In the action film “Need for Speed” (which is based on the video game of the same title), Aaron Paul plays Tobey Marshall, a street racer who was framed by a wealthy business associate. Fresh from prison, Tobey joins a cross-country race with revenge in mind.
His ex-partner, who learns about the plan, places a massive bounty on his head as the race begins. This is what Paul had to say about “Need for Speed” at the movie’s Los Angeles press junket.
What attracted you to the most to “Need for Speed”?
It was just such a fun ride. When I read the script, I was blown away by the story, the characters. I was instantly invested in it. The idea of jumping behind the wheel of all of these cars and driving around the country very fast was very exciting to me.
When I got on the phone with Scott [Waugh, director of “Need for Speed”] and heard his vision, he wanted to do a throwback to the classic films that started the genre: “Bullitt” and “Vanishing Point” and “Smokey and the Bandit” and “The Blues Brothers.” All of those films, they did those stunts. Nothing was CGI. There was no CG, no green screen.
The fact that he wanted to do all of that for real with this script, because in this script, there’s just some crazy stuff happening, I applaud hm. It was incredible that we actually pulled it off.
How did you feel about the stunts in “Need for Speed,” knowing that director Scott Waugh came from a stunt background?
I thought it was a perfect match. Scott Waugh was born into a stunt family. And all of his friends were second- or third-generation stuntmen. And everyone involved in this project in the stunt world were second-, third-, fourth-generation.
So it’s perfect people to have the reigns of this particular project, because they were doing all of the stunts. They made me feel very comfortable. They made us all feel very comfortable.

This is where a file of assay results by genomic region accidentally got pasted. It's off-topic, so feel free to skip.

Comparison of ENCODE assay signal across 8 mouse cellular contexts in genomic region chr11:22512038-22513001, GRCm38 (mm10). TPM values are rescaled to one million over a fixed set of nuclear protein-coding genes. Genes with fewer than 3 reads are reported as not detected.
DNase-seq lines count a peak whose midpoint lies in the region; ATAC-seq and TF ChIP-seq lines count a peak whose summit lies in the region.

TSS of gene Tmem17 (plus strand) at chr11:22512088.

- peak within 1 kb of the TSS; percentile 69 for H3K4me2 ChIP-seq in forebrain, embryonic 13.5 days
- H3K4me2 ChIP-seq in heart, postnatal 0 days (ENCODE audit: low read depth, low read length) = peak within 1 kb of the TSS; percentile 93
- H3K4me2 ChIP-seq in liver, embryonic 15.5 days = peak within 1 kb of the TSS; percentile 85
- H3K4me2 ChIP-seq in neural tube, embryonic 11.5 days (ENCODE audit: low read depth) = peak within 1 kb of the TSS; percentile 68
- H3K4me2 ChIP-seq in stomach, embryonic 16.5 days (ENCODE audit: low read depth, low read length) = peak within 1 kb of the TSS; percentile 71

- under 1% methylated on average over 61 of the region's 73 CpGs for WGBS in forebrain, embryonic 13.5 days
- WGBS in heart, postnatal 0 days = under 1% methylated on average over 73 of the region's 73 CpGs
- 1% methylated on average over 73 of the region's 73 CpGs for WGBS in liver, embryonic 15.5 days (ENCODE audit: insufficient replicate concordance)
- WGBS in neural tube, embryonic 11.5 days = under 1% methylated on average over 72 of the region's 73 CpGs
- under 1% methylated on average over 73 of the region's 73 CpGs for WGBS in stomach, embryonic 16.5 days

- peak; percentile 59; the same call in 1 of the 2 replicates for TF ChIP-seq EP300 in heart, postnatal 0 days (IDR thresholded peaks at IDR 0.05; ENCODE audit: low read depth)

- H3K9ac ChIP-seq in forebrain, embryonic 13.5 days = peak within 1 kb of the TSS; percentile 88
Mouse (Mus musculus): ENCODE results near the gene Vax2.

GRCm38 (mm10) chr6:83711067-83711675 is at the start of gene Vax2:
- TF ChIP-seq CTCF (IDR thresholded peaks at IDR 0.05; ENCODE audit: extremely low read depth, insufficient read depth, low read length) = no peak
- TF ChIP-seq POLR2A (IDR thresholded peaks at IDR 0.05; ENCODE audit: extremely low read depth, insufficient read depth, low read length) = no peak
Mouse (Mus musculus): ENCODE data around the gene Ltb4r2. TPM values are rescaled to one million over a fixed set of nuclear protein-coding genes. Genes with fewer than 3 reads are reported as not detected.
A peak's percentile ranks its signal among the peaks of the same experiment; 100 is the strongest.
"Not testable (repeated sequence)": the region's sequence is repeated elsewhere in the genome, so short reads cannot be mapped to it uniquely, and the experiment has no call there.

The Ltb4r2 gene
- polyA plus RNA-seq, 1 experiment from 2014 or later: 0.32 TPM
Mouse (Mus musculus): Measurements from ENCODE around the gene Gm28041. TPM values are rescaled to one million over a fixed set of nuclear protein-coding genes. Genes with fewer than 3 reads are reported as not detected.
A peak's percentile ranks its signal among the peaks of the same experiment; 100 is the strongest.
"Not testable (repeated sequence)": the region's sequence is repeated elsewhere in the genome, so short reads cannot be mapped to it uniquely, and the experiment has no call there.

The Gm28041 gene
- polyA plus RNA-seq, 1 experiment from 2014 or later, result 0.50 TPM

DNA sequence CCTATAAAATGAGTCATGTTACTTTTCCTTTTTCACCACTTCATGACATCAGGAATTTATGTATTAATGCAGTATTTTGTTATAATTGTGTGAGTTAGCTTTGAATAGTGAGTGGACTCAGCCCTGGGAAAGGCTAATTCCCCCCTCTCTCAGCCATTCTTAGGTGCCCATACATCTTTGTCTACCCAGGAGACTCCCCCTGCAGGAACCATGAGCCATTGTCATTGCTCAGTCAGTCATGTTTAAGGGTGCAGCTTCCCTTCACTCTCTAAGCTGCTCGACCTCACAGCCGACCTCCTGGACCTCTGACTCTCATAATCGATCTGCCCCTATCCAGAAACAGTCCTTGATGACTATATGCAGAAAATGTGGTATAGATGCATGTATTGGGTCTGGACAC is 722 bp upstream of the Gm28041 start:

What kind of rapport or camaraderie did you have with your “Need for Speed” co-stars who play Tobey’s pit crew?
Yeah, it was instant. We hit it off instantly. I love those boys so much.
There’s a motto in “Need for Speed” that is “Never leave a man behind.” How does that motto inform the films’ story and your Tobey Marshall character?
It’s all about brotherhood, friendship. You don’t leave them behind. If you’re about to win the race, it doesn’t matter, you’ve got to make sure the person is OK. You’ve just got to be there for your boys.
What kind of training did you have for “Need for Speed”?
Really, the first day at work was at a track called Willow Springs, which is an hour north of Los Angeles. I was out there as often as I could be, learning how to maneuver these cars. Really, from sunrise to sunset, I was out there and getting a lot of seat time and having a blast. [Scott Waugh] wanted it to be apparent that I was the one driving these cars. He didn’t want to lie to the audience.
“Need for Speed” shows a cross-country road trip. How has it been going back to some of the places that you filmed “Need for Speed”?
It’s great. We shot all over this country. And everywhere we shot, everyone was so supportive. And so, it’s nice to go back and thank them in person and show them what we did and have them either see their small town or big city on the screen. It’s great. Everyone was so incredibly supportive.
What do you hope audiences will take away from seeing “Need for Speed”?
I think everyone is going to be surprised. I think people are going to walk into this film thinking something and they’re going to walk out being very pleasantly surprised. It’s just a fun, crazy ride with a great emotional story behind it.
For more info: "Need for Speed" website